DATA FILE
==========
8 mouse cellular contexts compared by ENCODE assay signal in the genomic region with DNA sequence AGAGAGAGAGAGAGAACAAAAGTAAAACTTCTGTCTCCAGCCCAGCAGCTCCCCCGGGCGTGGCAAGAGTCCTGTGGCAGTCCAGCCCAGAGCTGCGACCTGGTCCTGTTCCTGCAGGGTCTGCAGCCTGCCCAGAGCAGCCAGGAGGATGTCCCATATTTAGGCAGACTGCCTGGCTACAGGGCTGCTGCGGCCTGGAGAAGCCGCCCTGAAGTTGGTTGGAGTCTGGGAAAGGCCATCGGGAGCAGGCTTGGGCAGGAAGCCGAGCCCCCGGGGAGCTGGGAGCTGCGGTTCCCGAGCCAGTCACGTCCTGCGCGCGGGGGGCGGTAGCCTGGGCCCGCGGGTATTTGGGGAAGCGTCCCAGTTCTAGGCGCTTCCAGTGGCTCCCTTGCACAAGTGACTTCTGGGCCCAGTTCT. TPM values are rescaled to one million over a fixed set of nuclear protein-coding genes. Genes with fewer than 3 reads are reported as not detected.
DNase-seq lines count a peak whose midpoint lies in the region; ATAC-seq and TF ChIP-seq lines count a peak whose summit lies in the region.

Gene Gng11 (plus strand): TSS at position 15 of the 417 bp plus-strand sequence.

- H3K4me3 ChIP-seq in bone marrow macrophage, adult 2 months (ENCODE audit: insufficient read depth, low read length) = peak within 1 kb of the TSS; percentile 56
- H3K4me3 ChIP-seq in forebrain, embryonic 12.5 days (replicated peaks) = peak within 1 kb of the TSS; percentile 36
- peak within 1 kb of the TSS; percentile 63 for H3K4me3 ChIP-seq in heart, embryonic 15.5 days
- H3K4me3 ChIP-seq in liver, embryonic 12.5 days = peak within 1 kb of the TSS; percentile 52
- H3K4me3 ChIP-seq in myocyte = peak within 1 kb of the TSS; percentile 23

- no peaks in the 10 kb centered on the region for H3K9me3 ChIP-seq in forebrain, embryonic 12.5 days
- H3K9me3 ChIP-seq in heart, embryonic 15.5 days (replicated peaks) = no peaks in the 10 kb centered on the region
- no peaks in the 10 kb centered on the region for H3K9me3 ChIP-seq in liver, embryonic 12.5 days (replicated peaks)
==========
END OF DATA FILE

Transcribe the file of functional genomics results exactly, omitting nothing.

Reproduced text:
8 mouse cellular contexts compared by ENCODE assay signal in the genomic region with DNA sequence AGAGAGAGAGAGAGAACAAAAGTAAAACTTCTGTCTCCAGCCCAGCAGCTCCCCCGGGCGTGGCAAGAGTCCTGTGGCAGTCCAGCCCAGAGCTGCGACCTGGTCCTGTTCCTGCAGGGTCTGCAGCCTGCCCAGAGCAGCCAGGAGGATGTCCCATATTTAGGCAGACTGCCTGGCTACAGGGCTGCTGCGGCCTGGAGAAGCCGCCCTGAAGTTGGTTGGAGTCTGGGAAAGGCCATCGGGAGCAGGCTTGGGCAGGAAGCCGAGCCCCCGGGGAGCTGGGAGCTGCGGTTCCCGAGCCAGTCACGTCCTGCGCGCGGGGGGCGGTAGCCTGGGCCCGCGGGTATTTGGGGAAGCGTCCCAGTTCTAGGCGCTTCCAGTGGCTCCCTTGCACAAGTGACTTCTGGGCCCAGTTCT. TPM values are rescaled to one million over a fixed set of nuclear protein-coding genes. Genes with fewer than 3 reads are reported as not detected.
DNase-seq lines count a peak whose midpoint lies in the region; ATAC-seq and TF ChIP-seq lines count a peak whose summit lies in the region.

Gene Gng11 (plus strand): TSS at position 15 of the 417 bp plus-strand sequence.

- H3K4me3 ChIP-seq in bone marrow macrophage, adult 2 months (ENCODE audit: insufficient read depth, low read length) = peak within 1 kb of the TSS; percentile 56
- H3K4me3 ChIP-seq in forebrain, embryonic 12.5 days (replicated peaks) = peak within 1 kb of the TSS; percentile 36
- peak within 1 kb of the TSS; percentile 63 for H3K4me3 ChIP-seq in heart, embryonic 15.5 days
- H3K4me3 ChIP-seq in liver, embryonic 12.5 days = peak within 1 kb of the TSS; percentile 52
- H3K4me3 ChIP-seq in myocyte = peak within 1 kb of the TSS; percentile 23

- no peaks in the 10 kb centered on the region for H3K9me3 ChIP-seq in forebrain, embryonic 12.5 days
- H3K9me3 ChIP-seq in heart, embryonic 15.5 days (replicated peaks) = no peaks in the 10 kb centered on the region
- no peaks in the 10 kb centered on the region for H3K9me3 ChIP-seq in liver, embryonic 12.5 days (replicated peaks)